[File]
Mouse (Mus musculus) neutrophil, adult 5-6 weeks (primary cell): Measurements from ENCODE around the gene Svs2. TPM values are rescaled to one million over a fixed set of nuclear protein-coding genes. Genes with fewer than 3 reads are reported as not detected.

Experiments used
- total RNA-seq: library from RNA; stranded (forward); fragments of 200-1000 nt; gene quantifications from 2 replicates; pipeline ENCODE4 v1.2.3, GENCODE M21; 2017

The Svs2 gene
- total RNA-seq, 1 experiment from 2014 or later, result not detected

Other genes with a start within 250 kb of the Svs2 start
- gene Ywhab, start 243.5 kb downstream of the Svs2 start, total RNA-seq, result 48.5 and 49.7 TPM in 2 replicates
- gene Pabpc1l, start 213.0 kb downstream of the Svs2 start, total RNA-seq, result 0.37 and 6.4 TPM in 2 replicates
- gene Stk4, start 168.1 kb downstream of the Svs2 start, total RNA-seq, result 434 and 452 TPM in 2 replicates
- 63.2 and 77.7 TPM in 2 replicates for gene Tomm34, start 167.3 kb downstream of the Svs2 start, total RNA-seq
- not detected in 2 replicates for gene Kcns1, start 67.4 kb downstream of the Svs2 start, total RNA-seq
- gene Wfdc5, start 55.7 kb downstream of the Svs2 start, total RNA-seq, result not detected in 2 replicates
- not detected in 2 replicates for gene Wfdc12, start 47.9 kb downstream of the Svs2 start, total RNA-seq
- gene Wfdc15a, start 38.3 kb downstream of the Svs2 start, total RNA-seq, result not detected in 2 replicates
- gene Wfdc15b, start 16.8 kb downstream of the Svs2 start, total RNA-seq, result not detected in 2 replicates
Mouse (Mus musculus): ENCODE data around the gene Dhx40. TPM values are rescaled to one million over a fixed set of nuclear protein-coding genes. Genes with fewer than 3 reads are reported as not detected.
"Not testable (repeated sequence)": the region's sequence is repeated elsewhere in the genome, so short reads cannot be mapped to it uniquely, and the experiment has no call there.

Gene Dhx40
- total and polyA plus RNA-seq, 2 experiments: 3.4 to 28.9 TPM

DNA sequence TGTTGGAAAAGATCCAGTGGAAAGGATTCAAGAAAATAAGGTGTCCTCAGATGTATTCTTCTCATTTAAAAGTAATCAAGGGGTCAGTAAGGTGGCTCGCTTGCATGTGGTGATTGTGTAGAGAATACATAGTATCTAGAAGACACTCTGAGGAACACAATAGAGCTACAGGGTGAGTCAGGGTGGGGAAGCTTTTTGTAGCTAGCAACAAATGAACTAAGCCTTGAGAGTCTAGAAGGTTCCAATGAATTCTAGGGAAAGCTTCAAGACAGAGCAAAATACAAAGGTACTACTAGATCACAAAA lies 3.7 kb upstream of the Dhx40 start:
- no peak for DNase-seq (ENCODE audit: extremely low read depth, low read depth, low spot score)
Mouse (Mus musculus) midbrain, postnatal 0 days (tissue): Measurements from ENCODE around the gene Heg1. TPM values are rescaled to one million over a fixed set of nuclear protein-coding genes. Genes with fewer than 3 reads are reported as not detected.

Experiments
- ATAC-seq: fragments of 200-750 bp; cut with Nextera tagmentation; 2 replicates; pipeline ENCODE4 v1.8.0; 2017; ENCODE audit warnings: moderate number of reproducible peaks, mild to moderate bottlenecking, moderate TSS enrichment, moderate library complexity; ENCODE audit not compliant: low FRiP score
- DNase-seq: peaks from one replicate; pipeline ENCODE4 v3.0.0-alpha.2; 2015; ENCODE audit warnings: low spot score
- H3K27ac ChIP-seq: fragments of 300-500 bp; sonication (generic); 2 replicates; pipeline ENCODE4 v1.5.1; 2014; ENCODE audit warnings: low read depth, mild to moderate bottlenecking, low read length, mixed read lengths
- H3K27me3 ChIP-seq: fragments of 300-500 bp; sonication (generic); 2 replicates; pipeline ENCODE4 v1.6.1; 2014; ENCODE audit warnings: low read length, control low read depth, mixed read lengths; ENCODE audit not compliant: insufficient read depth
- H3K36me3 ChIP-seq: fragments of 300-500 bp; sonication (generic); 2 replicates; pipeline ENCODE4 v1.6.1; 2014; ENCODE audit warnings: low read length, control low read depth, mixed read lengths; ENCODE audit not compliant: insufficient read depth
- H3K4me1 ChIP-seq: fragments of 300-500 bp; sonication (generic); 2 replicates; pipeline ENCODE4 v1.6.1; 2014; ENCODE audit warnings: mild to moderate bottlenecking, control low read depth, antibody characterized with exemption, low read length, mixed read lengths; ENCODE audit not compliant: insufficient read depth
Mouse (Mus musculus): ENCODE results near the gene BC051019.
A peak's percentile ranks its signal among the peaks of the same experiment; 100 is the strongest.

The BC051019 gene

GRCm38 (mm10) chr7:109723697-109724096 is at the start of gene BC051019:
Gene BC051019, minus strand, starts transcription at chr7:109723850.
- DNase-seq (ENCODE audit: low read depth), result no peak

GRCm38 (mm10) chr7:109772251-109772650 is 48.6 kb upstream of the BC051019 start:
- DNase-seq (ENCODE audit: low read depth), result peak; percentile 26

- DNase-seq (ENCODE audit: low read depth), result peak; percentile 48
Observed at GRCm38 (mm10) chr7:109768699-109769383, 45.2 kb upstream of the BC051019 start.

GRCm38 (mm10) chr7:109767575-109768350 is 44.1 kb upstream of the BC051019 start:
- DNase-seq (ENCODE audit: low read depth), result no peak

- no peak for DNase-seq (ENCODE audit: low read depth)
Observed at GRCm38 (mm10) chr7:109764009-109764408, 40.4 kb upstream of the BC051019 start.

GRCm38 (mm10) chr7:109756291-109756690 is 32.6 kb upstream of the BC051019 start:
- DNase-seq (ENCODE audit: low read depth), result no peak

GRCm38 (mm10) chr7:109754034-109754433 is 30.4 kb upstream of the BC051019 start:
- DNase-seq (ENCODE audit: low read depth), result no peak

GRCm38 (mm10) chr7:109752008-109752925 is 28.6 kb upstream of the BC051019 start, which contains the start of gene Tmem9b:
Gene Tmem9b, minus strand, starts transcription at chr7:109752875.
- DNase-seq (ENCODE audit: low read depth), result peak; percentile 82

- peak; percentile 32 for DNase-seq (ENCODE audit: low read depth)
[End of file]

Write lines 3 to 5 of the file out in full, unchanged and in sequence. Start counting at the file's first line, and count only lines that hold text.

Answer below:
- total RNA-seq: library from RNA; stranded (forward); fragments of 200-1000 nt; gene quantifications from 2 replicates; pipeline ENCODE4 v1.2.3, GENCODE M21; 2017

The Svs2 gene
- total RNA-seq, 1 experiment from 2014 or later, result not detected